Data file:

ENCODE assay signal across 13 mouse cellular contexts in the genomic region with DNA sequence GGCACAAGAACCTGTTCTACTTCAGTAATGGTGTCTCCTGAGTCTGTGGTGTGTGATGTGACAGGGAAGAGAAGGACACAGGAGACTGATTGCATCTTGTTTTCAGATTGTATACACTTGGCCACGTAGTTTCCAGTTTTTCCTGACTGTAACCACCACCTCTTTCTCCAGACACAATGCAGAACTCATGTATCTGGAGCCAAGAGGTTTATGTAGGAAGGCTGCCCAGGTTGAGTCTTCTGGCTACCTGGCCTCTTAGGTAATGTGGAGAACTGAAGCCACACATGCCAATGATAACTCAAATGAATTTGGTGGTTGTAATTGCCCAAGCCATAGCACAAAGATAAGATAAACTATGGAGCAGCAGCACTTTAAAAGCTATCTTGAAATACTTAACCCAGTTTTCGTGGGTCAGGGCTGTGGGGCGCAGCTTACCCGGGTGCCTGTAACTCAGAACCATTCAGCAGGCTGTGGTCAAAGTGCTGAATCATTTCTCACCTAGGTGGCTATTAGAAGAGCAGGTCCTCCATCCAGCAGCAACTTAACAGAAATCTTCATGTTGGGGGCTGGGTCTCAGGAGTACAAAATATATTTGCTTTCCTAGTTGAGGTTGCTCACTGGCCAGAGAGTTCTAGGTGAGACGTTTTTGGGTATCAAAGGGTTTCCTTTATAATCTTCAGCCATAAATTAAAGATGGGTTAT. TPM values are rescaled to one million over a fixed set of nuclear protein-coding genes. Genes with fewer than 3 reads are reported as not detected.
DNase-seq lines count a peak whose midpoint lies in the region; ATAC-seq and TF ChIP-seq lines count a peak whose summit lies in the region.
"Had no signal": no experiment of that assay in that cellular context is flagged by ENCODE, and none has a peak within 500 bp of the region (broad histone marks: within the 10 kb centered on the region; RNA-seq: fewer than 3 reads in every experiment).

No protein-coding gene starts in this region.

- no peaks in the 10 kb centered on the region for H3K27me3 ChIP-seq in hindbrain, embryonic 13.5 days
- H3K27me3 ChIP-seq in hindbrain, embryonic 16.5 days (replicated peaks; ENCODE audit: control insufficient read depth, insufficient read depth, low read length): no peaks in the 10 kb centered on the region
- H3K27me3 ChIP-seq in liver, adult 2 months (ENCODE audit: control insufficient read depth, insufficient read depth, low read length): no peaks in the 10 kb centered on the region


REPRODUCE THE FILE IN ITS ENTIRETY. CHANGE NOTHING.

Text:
ENCODE assay signal across 13 mouse cellular contexts in the genomic region with DNA sequence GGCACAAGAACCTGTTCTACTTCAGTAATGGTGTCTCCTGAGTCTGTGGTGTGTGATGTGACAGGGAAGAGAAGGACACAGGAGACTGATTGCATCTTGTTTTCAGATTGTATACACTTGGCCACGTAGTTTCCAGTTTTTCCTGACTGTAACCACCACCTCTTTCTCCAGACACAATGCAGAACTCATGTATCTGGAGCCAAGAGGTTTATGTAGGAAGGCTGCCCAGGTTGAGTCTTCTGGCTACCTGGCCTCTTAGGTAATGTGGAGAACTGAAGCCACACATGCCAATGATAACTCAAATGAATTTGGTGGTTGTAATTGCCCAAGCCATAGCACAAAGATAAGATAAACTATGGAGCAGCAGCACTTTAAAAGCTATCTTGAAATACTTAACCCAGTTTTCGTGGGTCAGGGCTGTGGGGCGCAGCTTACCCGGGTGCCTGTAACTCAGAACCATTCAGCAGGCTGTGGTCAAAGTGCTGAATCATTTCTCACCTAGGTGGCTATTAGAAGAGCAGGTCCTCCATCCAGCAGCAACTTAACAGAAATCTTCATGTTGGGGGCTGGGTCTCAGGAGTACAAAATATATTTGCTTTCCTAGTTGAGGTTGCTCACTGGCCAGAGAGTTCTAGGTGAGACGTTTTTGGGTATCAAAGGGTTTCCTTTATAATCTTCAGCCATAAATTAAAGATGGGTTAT. TPM values are rescaled to one million over a fixed set of nuclear protein-coding genes. Genes with fewer than 3 reads are reported as not detected.
DNase-seq lines count a peak whose midpoint lies in the region; ATAC-seq and TF ChIP-seq lines count a peak whose summit lies in the region.
"Had no signal": no experiment of that assay in that cellular context is flagged by ENCODE, and none has a peak within 500 bp of the region (broad histone marks: within the 10 kb centered on the region; RNA-seq: fewer than 3 reads in every experiment).

No protein-coding gene starts in this region.

- no peaks in the 10 kb centered on the region for H3K27me3 ChIP-seq in hindbrain, embryonic 13.5 days
- H3K27me3 ChIP-seq in hindbrain, embryonic 16.5 days (replicated peaks; ENCODE audit: control insufficient read depth, insufficient read depth, low read length): no peaks in the 10 kb centered on the region
- H3K27me3 ChIP-seq in liver, adult 2 months (ENCODE audit: control insufficient read depth, insufficient read depth, low read length): no peaks in the 10 kb centered on the region